When a small community in Illinois learned of a local farmer's terminal cancer diagnosis, they pulled together the way they usually do and harvested all of his 450 acres of corn - in one day.
Carl Bates, 55, of Galva, Illinois, has a "fast, aggressive cancer," according to his younger brother Ernie Bates, that is affecting many parts of his body, including his kidney and spinal column, according to his family.
While he was resting at home in hospice care, choosing not to undergo treatment, his family said, the community decided to come together to complete the harvest in a day for what should have taken about a week.
Carl's cousin, Dan, first had the idea to get the community together to help out the ailing farmer. From there, about 40 people donated trucks and labor to harvest 450 acres in 10 hours. It's typical to harvest 80 acres a day, he said.
Melissa Bates, Dan Bates' daughter-in-law and Carl's first cousin once removed, said the family has been surprised by the national attention on the community pulling together.
"It’s not a new thing. Farmers have been pulling together like this forever, when someone is ill or has an accident, just in our daily life," she said. "It wasn’t like it was a big deal to organize it. People are just like, 'Oh yeah I’ll come and donate a day.' It wasn’t even thought about. We just come together and do it. Even people who were not very close to their family wanted to be involved. I think if they are in the same situation, you can’t do it by yourself."
Local grain broker Rumbold and Kuhn donated 12 of 16 trucks for the work that took place on September 25.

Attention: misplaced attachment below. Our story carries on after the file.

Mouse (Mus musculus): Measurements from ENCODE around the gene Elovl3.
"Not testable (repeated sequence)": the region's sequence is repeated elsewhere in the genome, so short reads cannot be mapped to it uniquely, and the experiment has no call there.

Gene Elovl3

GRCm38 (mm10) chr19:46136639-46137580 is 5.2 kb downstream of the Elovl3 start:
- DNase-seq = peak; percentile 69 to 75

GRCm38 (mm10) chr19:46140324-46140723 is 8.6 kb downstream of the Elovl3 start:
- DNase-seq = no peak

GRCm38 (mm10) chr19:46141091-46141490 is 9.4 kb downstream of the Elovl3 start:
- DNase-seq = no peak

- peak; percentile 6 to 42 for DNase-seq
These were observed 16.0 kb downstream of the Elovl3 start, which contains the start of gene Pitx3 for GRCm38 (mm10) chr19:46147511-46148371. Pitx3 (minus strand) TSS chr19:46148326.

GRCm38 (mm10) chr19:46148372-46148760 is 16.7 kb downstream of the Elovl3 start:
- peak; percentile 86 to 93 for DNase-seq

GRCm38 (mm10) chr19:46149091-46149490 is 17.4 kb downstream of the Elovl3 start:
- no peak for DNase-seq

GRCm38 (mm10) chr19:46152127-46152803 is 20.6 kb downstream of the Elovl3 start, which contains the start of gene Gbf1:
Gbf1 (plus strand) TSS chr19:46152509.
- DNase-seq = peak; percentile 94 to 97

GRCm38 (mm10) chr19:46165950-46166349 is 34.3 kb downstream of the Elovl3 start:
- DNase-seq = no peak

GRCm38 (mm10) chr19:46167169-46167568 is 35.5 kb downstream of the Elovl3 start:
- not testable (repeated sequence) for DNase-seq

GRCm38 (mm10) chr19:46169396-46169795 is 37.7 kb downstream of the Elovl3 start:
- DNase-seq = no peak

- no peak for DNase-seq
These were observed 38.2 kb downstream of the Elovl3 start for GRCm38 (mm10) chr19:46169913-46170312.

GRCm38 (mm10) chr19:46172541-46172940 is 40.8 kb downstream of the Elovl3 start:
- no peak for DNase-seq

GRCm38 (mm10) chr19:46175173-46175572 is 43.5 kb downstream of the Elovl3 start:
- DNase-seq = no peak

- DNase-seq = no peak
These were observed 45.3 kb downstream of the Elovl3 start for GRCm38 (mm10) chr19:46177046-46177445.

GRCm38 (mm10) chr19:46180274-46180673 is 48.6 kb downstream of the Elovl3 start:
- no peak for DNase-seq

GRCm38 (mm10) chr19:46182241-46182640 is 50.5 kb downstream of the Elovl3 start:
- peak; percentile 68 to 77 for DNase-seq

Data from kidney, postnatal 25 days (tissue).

"It was very awe inspiring," Ernie Bates, 53, told ABC News. "The small town came together and put on a tremendous showing, from bringing food to working. We enjoyed the camaraderie. Everyone was very pleasant and worked extremely hard and that is attributable to Carl. He’s a very likable individual."
Farming runs in the Bates family, which has lived in the tight-knit community in Galva for generations.
"Carl has been a farmer since he was 4 or 5 years old. My dad farmed forever. And his dad farmed forever," Bates said. He describes his brother as a "quiet, reserved guy," and "probably one of the toughest people you'll ever meet."
Carl, who "has never complained and never given up," Ernie said, is the type to refuse charity, but he was appreciative of the community's support.
"He was very pleased and impressed," Ernie said. "He’s the type of guy that has always done for himself. He doesn’t ask for any help and doesn’t want any help. He was very pleased with everybody and happy they came out."